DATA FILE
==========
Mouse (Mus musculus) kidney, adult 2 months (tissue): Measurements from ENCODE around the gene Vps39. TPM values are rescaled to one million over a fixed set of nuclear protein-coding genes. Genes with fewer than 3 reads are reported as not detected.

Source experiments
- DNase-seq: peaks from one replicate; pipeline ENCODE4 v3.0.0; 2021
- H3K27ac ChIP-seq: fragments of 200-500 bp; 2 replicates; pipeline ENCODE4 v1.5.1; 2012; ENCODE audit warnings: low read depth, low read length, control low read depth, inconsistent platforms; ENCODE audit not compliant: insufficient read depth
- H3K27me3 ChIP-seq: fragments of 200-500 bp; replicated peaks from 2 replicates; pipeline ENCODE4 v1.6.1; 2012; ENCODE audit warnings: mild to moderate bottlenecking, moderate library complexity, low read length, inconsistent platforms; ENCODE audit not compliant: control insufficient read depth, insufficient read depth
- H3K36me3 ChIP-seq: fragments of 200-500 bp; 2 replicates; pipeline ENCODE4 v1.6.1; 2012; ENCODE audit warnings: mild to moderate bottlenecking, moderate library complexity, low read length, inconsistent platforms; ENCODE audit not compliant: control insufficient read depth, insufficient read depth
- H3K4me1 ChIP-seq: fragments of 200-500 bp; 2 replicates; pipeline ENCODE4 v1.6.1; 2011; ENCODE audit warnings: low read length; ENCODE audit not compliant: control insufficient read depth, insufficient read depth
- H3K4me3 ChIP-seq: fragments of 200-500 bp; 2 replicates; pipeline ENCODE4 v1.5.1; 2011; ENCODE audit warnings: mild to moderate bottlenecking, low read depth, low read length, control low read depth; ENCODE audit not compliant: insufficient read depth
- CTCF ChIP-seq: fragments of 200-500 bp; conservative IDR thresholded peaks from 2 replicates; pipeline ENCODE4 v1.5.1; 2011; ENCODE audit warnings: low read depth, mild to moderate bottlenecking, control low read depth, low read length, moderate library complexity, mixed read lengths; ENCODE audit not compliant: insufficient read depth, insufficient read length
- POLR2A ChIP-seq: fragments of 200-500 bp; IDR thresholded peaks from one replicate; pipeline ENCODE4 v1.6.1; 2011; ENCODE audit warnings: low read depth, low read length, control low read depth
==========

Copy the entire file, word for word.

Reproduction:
Mouse (Mus musculus) kidney, adult 2 months (tissue): Measurements from ENCODE around the gene Vps39. TPM values are rescaled to one million over a fixed set of nuclear protein-coding genes. Genes with fewer than 3 reads are reported as not detected.

Source experiments
- DNase-seq: peaks from one replicate; pipeline ENCODE4 v3.0.0; 2021
- H3K27ac ChIP-seq: fragments of 200-500 bp; 2 replicates; pipeline ENCODE4 v1.5.1; 2012; ENCODE audit warnings: low read depth, low read length, control low read depth, inconsistent platforms; ENCODE audit not compliant: insufficient read depth
- H3K27me3 ChIP-seq: fragments of 200-500 bp; replicated peaks from 2 replicates; pipeline ENCODE4 v1.6.1; 2012; ENCODE audit warnings: mild to moderate bottlenecking, moderate library complexity, low read length, inconsistent platforms; ENCODE audit not compliant: control insufficient read depth, insufficient read depth
- H3K36me3 ChIP-seq: fragments of 200-500 bp; 2 replicates; pipeline ENCODE4 v1.6.1; 2012; ENCODE audit warnings: mild to moderate bottlenecking, moderate library complexity, low read length, inconsistent platforms; ENCODE audit not compliant: control insufficient read depth, insufficient read depth
- H3K4me1 ChIP-seq: fragments of 200-500 bp; 2 replicates; pipeline ENCODE4 v1.6.1; 2011; ENCODE audit warnings: low read length; ENCODE audit not compliant: control insufficient read depth, insufficient read depth
- H3K4me3 ChIP-seq: fragments of 200-500 bp; 2 replicates; pipeline ENCODE4 v1.5.1; 2011; ENCODE audit warnings: mild to moderate bottlenecking, low read depth, low read length, control low read depth; ENCODE audit not compliant: insufficient read depth
- CTCF ChIP-seq: fragments of 200-500 bp; conservative IDR thresholded peaks from 2 replicates; pipeline ENCODE4 v1.5.1; 2011; ENCODE audit warnings: low read depth, mild to moderate bottlenecking, control low read depth, low read length, moderate library complexity, mixed read lengths; ENCODE audit not compliant: insufficient read depth, insufficient read length
- POLR2A ChIP-seq: fragments of 200-500 bp; IDR thresholded peaks from one replicate; pipeline ENCODE4 v1.6.1; 2011; ENCODE audit warnings: low read depth, low read length, control low read depth